As long as no fur is being gripped and pulled out, you’ve got nothing to worry about. Grooming is a completely natural bonding behavior and a sign that the cat and kitten are going to get along like gangbusters!
05. Showing acceptance
Grooming, with cats, also confers a certain public level of social acceptance. If there are other cats in the house, they will see that the adult has taken the kitten ‘under their wing’ and likely start treating the kitten a bit differently and in a much more positive manner.
Cats love keeping clean and will not groom each other if there is not a very high level of trust and acceptance, so this behavior is one of the best signs that the cat and kitten are getting along and that you needn’t supervise their visits so much.
At this point, they won’t hurt each other but simply keep each other squeaky clean.
Will kittens learn to lick themselves?
Kittens will learn to lick and groom themselves with time. It is normally expected by the time they are weaned. They learn this skill by watching their mother and continue with it as an adult cats.
I remember watching my mother cooking when I was young. She made so many delicious dishes I was intrigued by how she put them all together. From watching her, sometimes subliminally, I picked up a lot of techniques to cook for my family to this day.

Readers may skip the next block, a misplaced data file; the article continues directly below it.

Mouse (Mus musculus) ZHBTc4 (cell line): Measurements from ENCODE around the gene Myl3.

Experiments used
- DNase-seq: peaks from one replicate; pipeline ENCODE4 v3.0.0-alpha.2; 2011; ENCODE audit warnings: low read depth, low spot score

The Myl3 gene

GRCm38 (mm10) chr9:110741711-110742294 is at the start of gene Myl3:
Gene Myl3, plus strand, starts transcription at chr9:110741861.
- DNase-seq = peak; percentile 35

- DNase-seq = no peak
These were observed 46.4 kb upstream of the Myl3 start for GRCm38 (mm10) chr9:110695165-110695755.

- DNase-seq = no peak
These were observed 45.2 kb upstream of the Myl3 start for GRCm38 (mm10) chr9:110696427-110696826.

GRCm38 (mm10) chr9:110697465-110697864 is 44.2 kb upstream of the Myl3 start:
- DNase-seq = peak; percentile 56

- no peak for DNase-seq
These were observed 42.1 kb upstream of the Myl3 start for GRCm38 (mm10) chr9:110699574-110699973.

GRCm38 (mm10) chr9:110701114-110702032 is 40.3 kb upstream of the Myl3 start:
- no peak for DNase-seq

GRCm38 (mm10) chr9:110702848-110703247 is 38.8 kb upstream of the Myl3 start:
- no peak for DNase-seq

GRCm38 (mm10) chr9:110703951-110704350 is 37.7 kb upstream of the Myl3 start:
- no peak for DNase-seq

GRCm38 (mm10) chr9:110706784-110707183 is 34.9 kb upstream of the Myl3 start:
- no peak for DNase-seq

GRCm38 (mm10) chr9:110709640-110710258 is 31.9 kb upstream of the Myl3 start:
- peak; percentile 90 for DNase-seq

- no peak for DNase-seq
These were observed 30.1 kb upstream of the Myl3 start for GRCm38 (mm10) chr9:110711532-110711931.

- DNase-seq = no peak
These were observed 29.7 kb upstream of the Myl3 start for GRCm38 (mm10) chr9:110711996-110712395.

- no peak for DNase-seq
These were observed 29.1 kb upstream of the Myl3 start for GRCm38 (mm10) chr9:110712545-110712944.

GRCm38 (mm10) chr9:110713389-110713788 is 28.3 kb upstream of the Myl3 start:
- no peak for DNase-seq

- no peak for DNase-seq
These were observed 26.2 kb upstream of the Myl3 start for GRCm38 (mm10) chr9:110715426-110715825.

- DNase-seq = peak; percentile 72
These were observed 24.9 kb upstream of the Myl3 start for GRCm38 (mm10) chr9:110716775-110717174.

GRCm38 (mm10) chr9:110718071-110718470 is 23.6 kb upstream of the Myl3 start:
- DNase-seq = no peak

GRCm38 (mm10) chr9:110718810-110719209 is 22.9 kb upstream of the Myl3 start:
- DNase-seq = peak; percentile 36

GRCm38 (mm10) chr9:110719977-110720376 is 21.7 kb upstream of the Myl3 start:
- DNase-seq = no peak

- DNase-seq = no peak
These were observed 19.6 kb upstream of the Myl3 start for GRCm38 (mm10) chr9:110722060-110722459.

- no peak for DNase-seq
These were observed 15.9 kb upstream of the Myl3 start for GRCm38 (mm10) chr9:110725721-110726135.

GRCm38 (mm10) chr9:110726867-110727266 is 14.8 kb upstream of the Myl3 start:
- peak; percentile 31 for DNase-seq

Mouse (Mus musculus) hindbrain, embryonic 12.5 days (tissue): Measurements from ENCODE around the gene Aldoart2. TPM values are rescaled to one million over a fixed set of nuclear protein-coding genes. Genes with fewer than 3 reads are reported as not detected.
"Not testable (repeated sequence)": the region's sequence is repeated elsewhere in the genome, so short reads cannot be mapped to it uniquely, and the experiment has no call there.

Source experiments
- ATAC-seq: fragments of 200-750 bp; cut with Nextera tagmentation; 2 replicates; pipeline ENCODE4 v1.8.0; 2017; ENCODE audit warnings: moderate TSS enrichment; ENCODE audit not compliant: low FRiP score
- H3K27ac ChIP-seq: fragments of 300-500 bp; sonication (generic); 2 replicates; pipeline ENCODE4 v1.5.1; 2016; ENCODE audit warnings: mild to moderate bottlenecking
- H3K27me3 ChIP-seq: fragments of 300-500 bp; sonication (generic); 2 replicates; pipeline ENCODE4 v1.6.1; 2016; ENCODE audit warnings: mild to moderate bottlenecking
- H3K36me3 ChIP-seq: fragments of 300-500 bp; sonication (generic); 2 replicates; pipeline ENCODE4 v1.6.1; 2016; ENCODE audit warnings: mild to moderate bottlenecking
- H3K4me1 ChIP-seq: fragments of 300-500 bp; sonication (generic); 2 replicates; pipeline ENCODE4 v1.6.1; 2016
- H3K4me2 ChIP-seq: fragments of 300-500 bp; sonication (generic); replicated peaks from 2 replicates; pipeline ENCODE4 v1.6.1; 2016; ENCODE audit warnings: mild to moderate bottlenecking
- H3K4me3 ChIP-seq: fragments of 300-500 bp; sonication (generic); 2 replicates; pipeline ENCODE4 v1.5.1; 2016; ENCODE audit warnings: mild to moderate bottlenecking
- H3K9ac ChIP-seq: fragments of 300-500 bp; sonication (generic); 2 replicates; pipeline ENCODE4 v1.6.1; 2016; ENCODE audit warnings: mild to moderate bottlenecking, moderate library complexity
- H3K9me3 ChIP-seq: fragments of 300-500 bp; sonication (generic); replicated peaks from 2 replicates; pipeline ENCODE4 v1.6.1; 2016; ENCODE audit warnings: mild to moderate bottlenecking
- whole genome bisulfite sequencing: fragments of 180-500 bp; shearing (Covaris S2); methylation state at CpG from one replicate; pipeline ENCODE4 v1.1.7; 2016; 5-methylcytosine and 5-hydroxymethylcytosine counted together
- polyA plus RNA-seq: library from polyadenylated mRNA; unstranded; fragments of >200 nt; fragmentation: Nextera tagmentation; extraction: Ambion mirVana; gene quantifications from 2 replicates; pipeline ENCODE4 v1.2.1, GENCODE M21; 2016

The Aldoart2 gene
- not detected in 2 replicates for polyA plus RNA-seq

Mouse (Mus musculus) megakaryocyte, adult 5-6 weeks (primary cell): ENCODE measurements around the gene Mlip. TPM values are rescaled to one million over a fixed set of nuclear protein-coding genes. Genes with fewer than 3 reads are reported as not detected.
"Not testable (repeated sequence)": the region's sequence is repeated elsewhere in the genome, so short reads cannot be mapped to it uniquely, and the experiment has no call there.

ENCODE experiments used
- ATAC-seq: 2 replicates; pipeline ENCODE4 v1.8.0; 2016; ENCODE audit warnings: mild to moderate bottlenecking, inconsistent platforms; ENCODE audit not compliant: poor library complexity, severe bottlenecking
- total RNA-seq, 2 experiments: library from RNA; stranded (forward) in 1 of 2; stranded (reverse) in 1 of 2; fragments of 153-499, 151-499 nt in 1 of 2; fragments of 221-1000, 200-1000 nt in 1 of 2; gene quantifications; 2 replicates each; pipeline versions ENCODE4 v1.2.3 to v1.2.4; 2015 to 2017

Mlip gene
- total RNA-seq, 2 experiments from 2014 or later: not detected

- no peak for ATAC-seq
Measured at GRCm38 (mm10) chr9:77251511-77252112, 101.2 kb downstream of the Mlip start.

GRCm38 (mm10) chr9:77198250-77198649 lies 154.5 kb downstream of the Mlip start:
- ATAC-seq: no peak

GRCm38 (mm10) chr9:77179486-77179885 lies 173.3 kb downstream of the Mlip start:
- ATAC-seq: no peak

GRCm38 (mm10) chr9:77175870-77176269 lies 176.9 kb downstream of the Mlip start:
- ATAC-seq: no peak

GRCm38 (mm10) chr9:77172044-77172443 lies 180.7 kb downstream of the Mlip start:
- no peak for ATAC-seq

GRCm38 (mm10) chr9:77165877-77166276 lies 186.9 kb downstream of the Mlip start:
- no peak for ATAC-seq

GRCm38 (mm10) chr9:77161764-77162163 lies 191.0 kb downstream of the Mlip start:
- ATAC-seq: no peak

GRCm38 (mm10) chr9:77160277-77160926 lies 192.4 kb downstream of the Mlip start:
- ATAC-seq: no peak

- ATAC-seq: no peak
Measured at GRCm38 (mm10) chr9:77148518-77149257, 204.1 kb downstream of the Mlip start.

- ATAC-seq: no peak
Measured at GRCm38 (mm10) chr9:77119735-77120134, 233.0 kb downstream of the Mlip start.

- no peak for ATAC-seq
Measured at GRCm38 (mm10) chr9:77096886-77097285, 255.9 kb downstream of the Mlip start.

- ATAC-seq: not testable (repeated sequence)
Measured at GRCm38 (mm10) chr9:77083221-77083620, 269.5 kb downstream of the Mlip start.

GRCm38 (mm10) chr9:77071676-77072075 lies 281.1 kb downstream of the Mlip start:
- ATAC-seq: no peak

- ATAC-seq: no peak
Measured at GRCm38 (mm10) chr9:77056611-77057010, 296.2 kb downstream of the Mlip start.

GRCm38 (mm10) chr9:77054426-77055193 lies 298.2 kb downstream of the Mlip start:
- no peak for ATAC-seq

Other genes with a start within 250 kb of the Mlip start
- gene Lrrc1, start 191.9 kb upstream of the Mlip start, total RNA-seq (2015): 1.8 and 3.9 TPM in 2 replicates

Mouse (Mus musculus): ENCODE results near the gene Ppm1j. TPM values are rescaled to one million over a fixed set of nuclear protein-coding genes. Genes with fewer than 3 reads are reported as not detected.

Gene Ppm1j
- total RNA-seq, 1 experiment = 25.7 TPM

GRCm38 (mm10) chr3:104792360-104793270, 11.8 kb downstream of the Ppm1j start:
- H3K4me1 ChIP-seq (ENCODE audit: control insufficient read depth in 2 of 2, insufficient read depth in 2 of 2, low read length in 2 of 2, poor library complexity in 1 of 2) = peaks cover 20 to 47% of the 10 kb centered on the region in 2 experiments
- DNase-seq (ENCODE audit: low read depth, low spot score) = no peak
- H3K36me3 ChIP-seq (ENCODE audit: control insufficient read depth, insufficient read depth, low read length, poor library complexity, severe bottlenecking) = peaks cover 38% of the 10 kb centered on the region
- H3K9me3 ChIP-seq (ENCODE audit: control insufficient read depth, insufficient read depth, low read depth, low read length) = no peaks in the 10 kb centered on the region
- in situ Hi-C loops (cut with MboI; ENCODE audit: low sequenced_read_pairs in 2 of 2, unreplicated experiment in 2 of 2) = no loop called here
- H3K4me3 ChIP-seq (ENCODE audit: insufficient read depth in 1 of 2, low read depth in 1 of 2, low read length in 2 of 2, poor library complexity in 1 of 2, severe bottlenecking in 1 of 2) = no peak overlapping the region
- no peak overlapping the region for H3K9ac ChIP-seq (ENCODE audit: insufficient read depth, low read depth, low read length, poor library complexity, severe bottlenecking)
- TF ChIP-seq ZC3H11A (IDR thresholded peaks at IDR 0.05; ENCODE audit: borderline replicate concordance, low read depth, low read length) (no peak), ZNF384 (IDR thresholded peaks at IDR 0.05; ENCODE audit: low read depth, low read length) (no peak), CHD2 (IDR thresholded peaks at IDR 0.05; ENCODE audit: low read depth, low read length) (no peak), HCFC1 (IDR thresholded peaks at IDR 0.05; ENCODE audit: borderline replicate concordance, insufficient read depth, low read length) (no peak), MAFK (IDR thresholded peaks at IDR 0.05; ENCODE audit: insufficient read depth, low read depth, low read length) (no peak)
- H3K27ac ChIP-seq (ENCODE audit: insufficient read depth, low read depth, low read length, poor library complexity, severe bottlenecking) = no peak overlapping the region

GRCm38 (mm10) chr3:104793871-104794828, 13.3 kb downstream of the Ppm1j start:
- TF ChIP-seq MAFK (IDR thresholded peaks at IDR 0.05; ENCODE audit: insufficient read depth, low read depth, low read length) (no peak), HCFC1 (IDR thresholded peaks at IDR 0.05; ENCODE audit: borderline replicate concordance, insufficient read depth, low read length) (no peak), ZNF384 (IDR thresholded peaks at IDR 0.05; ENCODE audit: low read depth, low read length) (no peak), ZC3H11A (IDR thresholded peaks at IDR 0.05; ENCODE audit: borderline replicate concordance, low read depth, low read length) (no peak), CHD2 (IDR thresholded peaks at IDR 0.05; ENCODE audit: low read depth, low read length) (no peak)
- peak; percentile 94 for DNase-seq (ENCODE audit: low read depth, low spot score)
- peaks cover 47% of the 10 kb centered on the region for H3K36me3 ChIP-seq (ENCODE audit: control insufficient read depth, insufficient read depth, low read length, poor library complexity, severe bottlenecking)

This is the same concept as your kitten learning to groom itself. With time it will learn from its mother.
Will my cat run away if I get a kitten?
There is a chance that your cat could run away because of the addition of a new kitten. This is why it is important to make your cat still feel wanted and avoid neglecting it in favor of your new kitten.
Cats are very territorial and if they feel that their territory is being invaded they can get aggressive with the kitten or want to disappear.
Is licking a sign of dominance in cats?
Licking is a known sign of dominance for cats. However, it is not limited to just aggressive licking. It can also be biting the kitten, standing on top of it, etc.
If you see this happen it usually results in two things one cat becoming submissive and accepting the dominance. Or the other one putting up resistance and causing more aggressive displays.
Are older cats OK with kittens?
Some older resident cats are OK with new kittens immediately. However, some need some time to fully adjust to it. There are also some cats that never really accept the kitten (Could a mother cat hurt it? Click here) and keep their distance.